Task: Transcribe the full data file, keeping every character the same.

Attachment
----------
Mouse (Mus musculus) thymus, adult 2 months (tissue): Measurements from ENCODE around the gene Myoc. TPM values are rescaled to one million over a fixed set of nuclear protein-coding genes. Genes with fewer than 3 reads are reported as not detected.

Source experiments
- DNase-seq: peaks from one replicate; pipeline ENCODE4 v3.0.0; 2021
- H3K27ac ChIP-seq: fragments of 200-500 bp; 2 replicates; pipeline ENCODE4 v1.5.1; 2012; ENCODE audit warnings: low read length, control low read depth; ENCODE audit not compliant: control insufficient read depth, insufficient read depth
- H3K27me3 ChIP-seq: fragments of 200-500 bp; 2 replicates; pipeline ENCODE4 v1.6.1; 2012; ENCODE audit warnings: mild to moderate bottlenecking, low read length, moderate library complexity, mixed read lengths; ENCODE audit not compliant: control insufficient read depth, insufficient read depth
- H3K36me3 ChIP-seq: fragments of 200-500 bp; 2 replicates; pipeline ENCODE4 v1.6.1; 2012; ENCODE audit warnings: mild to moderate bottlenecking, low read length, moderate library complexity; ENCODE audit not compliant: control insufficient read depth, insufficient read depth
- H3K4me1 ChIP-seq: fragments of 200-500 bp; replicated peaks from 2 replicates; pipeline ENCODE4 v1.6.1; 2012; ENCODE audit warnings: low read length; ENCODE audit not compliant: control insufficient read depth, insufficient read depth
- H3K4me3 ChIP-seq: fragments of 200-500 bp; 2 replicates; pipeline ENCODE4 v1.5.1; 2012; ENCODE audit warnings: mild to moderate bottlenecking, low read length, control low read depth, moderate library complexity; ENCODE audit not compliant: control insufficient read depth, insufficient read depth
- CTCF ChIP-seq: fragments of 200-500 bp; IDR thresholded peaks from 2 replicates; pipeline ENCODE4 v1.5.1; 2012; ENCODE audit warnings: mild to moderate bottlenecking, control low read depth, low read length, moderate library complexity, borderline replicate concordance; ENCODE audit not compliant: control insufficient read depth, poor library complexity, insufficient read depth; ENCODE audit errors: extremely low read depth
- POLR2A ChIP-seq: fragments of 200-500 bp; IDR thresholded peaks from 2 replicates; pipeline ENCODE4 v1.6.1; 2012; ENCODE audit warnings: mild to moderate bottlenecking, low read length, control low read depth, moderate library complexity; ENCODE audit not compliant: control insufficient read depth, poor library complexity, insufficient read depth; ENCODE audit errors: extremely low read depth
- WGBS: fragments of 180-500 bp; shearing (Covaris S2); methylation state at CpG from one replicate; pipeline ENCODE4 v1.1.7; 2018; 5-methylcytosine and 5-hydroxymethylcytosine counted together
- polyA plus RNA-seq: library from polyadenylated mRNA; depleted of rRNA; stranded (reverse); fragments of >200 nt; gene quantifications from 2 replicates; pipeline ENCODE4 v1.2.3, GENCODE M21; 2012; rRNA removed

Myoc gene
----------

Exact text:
Mouse (Mus musculus) thymus, adult 2 months (tissue): Measurements from ENCODE around the gene Myoc. TPM values are rescaled to one million over a fixed set of nuclear protein-coding genes. Genes with fewer than 3 reads are reported as not detected.

Source experiments
- DNase-seq: peaks from one replicate; pipeline ENCODE4 v3.0.0; 2021
- H3K27ac ChIP-seq: fragments of 200-500 bp; 2 replicates; pipeline ENCODE4 v1.5.1; 2012; ENCODE audit warnings: low read length, control low read depth; ENCODE audit not compliant: control insufficient read depth, insufficient read depth
- H3K27me3 ChIP-seq: fragments of 200-500 bp; 2 replicates; pipeline ENCODE4 v1.6.1; 2012; ENCODE audit warnings: mild to moderate bottlenecking, low read length, moderate library complexity, mixed read lengths; ENCODE audit not compliant: control insufficient read depth, insufficient read depth
- H3K36me3 ChIP-seq: fragments of 200-500 bp; 2 replicates; pipeline ENCODE4 v1.6.1; 2012; ENCODE audit warnings: mild to moderate bottlenecking, low read length, moderate library complexity; ENCODE audit not compliant: control insufficient read depth, insufficient read depth
- H3K4me1 ChIP-seq: fragments of 200-500 bp; replicated peaks from 2 replicates; pipeline ENCODE4 v1.6.1; 2012; ENCODE audit warnings: low read length; ENCODE audit not compliant: control insufficient read depth, insufficient read depth
- H3K4me3 ChIP-seq: fragments of 200-500 bp; 2 replicates; pipeline ENCODE4 v1.5.1; 2012; ENCODE audit warnings: mild to moderate bottlenecking, low read length, control low read depth, moderate library complexity; ENCODE audit not compliant: control insufficient read depth, insufficient read depth
- CTCF ChIP-seq: fragments of 200-500 bp; IDR thresholded peaks from 2 replicates; pipeline ENCODE4 v1.5.1; 2012; ENCODE audit warnings: mild to moderate bottlenecking, control low read depth, low read length, moderate library complexity, borderline replicate concordance; ENCODE audit not compliant: control insufficient read depth, poor library complexity, insufficient read depth; ENCODE audit errors: extremely low read depth
- POLR2A ChIP-seq: fragments of 200-500 bp; IDR thresholded peaks from 2 replicates; pipeline ENCODE4 v1.6.1; 2012; ENCODE audit warnings: mild to moderate bottlenecking, low read length, control low read depth, moderate library complexity; ENCODE audit not compliant: control insufficient read depth, poor library complexity, insufficient read depth; ENCODE audit errors: extremely low read depth
- WGBS: fragments of 180-500 bp; shearing (Covaris S2); methylation state at CpG from one replicate; pipeline ENCODE4 v1.1.7; 2018; 5-methylcytosine and 5-hydroxymethylcytosine counted together
- polyA plus RNA-seq: library from polyadenylated mRNA; depleted of rRNA; stranded (reverse); fragments of >200 nt; gene quantifications from 2 replicates; pipeline ENCODE4 v1.2.3, GENCODE M21; 2012; rRNA removed

Myoc gene